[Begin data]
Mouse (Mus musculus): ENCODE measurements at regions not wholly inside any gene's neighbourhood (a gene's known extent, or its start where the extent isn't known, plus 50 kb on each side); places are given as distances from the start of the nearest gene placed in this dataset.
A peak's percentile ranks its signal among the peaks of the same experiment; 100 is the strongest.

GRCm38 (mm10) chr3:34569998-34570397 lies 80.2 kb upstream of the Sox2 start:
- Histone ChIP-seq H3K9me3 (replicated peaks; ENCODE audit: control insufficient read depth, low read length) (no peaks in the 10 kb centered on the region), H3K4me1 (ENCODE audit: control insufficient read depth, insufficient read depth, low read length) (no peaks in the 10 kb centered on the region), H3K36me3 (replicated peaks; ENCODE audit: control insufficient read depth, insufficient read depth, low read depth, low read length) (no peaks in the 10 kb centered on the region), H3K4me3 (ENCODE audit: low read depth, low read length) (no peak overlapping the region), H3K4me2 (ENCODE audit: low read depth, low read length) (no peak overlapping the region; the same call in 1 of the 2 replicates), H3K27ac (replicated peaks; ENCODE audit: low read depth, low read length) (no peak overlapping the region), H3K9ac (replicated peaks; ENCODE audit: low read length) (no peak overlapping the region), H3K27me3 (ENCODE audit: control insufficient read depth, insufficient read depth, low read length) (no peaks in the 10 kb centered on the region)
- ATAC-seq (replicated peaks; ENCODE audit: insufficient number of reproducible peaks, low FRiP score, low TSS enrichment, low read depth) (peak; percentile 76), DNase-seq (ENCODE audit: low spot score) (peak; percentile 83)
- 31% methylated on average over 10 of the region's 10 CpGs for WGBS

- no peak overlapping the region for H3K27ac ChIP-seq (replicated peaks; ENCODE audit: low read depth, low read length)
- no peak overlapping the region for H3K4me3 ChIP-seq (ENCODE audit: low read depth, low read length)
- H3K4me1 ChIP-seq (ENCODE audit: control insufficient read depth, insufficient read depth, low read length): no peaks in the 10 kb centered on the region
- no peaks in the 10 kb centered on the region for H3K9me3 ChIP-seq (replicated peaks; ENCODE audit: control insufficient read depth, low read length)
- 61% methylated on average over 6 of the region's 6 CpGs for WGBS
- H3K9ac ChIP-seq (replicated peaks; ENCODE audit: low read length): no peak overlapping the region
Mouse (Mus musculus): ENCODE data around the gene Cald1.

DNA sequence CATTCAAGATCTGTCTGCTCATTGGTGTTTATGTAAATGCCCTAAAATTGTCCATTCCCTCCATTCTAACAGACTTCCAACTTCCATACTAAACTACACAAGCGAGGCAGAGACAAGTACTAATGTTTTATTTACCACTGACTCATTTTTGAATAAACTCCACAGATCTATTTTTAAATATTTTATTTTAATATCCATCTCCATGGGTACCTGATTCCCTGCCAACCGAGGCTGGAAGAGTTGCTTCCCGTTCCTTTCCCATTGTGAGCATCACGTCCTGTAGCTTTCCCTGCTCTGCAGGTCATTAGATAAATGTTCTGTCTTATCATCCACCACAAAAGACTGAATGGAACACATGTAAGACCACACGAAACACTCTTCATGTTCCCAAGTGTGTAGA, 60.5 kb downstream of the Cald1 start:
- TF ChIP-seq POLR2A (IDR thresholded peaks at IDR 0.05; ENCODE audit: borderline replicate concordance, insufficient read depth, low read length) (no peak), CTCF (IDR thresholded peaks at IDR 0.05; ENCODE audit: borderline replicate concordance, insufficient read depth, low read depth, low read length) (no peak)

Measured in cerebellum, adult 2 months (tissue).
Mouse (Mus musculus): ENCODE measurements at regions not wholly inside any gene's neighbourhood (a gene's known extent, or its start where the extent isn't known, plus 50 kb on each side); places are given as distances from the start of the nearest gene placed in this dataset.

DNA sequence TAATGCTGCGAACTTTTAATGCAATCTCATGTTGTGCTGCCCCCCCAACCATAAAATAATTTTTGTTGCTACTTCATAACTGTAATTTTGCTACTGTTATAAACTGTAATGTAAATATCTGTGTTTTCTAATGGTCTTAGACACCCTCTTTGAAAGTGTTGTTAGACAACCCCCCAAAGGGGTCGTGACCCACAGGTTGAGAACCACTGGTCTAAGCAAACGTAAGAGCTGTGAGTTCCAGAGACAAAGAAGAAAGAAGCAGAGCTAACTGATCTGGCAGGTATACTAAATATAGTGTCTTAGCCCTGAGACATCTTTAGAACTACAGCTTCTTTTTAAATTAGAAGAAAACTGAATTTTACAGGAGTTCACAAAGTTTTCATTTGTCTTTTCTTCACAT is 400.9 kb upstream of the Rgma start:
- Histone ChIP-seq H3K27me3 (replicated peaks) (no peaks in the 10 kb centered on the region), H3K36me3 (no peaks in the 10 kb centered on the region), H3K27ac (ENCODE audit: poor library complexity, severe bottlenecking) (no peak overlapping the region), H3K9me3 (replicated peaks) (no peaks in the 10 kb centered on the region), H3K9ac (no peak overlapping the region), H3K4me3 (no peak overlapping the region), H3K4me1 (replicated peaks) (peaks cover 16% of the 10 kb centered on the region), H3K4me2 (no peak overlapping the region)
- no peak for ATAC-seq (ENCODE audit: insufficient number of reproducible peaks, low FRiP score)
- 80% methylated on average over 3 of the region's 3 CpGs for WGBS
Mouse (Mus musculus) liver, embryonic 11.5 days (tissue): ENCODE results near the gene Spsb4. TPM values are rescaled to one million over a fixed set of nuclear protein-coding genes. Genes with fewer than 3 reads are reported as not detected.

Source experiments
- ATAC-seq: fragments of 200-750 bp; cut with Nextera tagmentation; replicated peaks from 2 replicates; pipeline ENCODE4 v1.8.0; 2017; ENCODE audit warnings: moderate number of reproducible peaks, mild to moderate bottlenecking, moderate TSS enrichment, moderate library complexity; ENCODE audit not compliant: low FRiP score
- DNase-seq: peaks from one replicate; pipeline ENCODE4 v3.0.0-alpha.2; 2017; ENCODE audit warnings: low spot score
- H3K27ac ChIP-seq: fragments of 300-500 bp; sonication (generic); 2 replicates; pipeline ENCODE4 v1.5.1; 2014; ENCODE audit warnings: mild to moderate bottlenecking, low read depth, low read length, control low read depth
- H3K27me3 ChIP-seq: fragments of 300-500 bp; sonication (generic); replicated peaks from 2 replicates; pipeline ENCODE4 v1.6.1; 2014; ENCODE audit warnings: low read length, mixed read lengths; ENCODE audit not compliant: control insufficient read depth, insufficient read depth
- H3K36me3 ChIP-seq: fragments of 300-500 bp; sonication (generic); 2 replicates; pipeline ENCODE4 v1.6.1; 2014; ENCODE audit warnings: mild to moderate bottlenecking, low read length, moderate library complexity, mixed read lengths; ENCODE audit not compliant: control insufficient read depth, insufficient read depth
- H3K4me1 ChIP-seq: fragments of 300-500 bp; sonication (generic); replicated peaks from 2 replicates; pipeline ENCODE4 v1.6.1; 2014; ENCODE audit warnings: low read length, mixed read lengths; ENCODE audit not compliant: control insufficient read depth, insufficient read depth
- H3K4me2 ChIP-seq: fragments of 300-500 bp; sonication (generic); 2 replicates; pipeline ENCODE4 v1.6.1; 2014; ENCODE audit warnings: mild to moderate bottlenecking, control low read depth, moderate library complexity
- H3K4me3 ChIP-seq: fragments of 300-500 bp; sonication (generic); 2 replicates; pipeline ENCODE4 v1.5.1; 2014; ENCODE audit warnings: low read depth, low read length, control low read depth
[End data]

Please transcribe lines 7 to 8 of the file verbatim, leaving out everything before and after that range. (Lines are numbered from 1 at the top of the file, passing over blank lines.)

- no peak overlapping the region for H3K27ac ChIP-seq (replicated peaks; ENCODE audit: low read depth, low read length)
- no peak overlapping the region for H3K4me3 ChIP-seq (ENCODE audit: low read depth, low read length)